Judge to immigrant children: no lawyer for you

Immigration, NakedLaw, News, Opinion, Rights

Should children who are refugees have the right to an attorney when they’re facing deportation from the United States? According to one immigration judge, the answer—incredibly—is no.

A little background

U.S. immigration law allows people who face serious harm or prosecution in their home country to enter the country as refugees. About 70,000 people a year, including children, are allowed in as refugees; some 20,000 of these are people seeking asylum. Asylees must meet the same standard as refugees, but they actually arrive in the United States and then seek asylum. Refugees apply to enter from abroad and then travel to the U.S.

What child refugees face

To apply for asylum, you must come to the United States and fill out an application within a year of your arrival. If the application isn’t approved, a hearing before an immigration judge is held. The case then might be referred to yet another judge for another type of hearing. Does this sound like something you could navigate on your own without an attorney? Probably not.

Now imagine a three-year-old child who doesn’t speak English being denied an attorney and told to handle this themselves. Sound crazy? Not to immigration judge Jack Weil. He’s apparently in favor of denying attorneys to children and making them handle their own asylum cases, which he says he has done in his own courtroom.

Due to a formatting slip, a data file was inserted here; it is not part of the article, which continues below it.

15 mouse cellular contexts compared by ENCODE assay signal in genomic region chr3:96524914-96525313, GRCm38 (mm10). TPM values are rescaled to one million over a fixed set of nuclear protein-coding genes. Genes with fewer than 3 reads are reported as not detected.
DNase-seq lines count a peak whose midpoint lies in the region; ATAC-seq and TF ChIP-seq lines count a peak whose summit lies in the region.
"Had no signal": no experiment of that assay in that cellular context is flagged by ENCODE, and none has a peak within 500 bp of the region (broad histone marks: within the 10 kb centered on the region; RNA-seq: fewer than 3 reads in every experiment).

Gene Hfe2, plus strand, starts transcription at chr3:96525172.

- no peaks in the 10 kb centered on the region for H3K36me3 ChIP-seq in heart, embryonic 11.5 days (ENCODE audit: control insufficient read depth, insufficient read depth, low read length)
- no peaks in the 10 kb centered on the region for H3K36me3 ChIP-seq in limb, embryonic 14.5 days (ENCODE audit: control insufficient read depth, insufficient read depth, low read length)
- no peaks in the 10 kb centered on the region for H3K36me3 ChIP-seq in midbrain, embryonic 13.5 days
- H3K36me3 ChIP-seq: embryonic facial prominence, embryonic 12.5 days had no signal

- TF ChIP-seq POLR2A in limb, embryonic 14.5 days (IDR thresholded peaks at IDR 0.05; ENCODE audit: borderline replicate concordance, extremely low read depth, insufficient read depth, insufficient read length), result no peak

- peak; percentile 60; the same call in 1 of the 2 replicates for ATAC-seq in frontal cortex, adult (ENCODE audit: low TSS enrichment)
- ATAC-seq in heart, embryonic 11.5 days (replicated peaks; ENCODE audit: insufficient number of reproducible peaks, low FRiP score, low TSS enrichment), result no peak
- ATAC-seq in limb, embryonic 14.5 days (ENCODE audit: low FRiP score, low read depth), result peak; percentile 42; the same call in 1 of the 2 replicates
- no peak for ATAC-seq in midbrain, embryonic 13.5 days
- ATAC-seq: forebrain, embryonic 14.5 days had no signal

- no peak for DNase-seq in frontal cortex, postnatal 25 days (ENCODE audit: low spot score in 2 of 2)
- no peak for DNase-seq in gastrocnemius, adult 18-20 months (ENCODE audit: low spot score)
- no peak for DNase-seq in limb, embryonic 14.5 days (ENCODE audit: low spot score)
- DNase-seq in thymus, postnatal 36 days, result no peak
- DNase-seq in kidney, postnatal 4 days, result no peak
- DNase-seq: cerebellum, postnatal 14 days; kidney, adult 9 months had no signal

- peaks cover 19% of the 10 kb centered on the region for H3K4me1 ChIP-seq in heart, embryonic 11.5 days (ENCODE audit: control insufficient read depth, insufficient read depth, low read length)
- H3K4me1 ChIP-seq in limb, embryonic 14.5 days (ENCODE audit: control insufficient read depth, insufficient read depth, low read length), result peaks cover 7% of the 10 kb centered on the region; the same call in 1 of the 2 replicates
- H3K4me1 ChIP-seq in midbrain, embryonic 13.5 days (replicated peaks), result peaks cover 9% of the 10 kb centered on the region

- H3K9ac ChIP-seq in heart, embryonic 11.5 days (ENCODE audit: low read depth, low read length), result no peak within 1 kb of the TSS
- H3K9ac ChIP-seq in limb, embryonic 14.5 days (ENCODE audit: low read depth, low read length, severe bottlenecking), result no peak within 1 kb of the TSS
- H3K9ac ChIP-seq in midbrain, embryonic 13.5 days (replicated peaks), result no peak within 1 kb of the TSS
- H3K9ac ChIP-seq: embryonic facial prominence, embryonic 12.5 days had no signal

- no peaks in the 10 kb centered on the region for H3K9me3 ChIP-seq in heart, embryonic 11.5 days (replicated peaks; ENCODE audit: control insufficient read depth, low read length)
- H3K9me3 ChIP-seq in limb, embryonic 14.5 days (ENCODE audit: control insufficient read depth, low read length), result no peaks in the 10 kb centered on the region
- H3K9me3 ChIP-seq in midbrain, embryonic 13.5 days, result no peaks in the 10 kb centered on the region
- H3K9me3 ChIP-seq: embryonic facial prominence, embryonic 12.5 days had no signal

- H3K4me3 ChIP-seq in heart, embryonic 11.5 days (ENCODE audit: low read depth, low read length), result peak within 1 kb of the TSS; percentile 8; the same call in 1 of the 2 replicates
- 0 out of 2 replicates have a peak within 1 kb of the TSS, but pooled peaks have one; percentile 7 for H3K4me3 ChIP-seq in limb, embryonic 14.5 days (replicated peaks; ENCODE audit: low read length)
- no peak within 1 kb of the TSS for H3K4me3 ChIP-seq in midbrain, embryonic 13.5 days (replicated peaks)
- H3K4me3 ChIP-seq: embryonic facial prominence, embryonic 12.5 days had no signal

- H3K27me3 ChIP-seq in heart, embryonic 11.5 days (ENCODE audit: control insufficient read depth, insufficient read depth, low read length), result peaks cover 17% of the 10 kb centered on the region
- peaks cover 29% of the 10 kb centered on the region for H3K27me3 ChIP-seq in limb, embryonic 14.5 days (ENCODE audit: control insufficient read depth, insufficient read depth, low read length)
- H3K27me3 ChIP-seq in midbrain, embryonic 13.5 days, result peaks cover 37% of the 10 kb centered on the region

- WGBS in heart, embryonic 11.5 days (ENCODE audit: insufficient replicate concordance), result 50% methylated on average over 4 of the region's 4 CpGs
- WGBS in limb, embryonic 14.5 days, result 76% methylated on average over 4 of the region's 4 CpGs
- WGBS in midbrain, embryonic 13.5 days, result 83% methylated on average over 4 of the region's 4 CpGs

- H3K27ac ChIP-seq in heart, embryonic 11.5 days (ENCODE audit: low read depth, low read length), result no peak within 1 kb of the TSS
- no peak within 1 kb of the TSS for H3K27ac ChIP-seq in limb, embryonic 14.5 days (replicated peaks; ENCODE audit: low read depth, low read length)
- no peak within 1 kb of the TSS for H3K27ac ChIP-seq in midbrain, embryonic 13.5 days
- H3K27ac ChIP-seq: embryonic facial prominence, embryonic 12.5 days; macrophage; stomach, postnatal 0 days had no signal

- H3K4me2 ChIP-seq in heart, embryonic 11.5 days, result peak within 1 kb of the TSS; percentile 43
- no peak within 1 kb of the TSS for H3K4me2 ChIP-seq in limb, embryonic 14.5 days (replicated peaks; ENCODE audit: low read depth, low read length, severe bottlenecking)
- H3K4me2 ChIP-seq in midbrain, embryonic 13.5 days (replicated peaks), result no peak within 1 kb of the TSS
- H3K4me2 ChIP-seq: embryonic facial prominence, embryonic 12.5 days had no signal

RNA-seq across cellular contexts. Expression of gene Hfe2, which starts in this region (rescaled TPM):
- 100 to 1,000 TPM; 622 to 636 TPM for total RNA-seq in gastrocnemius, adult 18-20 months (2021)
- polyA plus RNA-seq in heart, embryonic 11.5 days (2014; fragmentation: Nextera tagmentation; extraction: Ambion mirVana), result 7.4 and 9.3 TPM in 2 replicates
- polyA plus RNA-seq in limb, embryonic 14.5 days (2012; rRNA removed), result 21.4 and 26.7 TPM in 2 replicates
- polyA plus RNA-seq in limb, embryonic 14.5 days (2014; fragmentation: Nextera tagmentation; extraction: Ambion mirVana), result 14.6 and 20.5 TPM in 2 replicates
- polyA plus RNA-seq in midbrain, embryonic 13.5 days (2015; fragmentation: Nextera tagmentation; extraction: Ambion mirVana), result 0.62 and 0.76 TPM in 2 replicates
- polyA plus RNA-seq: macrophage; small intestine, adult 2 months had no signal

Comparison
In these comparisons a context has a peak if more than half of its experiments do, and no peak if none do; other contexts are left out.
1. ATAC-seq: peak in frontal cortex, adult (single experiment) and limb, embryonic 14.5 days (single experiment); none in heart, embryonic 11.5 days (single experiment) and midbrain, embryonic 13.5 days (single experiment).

“I’ve taught immigration law literally to 3-year-olds and 4-year-olds,” Weil said. “It takes a lot of time. It takes a lot of patience. They get it. It’s not the most efficient, but it can be done.”

A right to counsel?

Judge Weil made his comments in a hearing about whether all indigent refugee children should get free attorneys if they are charged with violating U.S. immigration laws. There is no standard right to appointed counsel in these cases, and, in fact, 42% of children’s refugee and asylum cases proceed without an attorney. The kids get translators and have to answer difficult questions about the kinds of danger they face if returned to their home countries in order to determine if they qualify for asylum here.

The future for child refugees

The American Civil Liberties Union has filed a nationwide class-action lawsuit on behalf of child refugees, arguing that failure to provide these children with lawyers violates the U.S. Constitution’s Fifth Amendment Due Process Clause. The Justice Department disagrees with this claim.

Columbia Law School professor Elizabeth Scott, an expert on children and the law, says, “The law uniformly presumes in every other area that younger children lack the mental capacity to make consequential decisions.” The language barrier, the difficulty of the concepts presented to them (for example, sometimes the judge will ask them if they prefer to leave voluntarily or be deported), and the culture shock all combine to create a situation where anyone’s head would be spinning, let alone a young child.

Senator Harry Reid has introduced a bill that require children be assigned attorneys in these situations; a companion bill has been introduced in the House. However, it remains to be seen what will happen with these bills. Public outrage could propel them towards passage. Or, given the current animosity of many toward illegal immigration, public opinion could doom these efforts—leaving vulnerable children to wade through a thicket of legal questions that might confound even an adult.